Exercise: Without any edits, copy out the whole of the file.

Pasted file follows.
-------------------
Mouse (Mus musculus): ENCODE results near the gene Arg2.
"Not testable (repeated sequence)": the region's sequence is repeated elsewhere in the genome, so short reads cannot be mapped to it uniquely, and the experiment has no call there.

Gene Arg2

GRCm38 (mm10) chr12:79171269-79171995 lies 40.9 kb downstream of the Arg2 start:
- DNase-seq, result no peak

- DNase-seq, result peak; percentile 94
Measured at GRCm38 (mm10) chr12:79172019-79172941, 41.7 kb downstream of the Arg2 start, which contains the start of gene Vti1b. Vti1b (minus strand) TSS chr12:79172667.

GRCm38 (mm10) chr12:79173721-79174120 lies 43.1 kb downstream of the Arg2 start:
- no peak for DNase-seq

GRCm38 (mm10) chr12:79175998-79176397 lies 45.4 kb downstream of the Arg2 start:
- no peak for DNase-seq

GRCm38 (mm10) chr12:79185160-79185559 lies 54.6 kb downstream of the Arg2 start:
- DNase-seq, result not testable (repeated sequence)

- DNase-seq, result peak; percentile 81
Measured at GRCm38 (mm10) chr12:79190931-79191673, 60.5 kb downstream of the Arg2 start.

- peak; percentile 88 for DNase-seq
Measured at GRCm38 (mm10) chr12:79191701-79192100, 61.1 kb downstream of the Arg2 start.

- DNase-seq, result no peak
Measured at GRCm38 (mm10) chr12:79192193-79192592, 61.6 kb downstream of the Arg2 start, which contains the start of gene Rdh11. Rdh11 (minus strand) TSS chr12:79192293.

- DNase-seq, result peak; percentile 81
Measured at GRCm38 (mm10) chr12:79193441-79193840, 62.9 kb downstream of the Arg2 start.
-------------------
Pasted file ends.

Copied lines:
Mouse (Mus musculus): ENCODE results near the gene Arg2.
"Not testable (repeated sequence)": the region's sequence is repeated elsewhere in the genome, so short reads cannot be mapped to it uniquely, and the experiment has no call there.

Gene Arg2

GRCm38 (mm10) chr12:79171269-79171995 lies 40.9 kb downstream of the Arg2 start:
- DNase-seq, result no peak

- DNase-seq, result peak; percentile 94
Measured at GRCm38 (mm10) chr12:79172019-79172941, 41.7 kb downstream of the Arg2 start, which contains the start of gene Vti1b. Vti1b (minus strand) TSS chr12:79172667.

GRCm38 (mm10) chr12:79173721-79174120 lies 43.1 kb downstream of the Arg2 start:
- no peak for DNase-seq

GRCm38 (mm10) chr12:79175998-79176397 lies 45.4 kb downstream of the Arg2 start:
- no peak for DNase-seq

GRCm38 (mm10) chr12:79185160-79185559 lies 54.6 kb downstream of the Arg2 start:
- DNase-seq, result not testable (repeated sequence)

- DNase-seq, result peak; percentile 81
Measured at GRCm38 (mm10) chr12:79190931-79191673, 60.5 kb downstream of the Arg2 start.

- peak; percentile 88 for DNase-seq
Measured at GRCm38 (mm10) chr12:79191701-79192100, 61.1 kb downstream of the Arg2 start.

- DNase-seq, result no peak
Measured at GRCm38 (mm10) chr12:79192193-79192592, 61.6 kb downstream of the Arg2 start, which contains the start of gene Rdh11. Rdh11 (minus strand) TSS chr12:79192293.

- DNase-seq, result peak; percentile 81
Measured at GRCm38 (mm10) chr12:79193441-79193840, 62.9 kb downstream of the Arg2 start.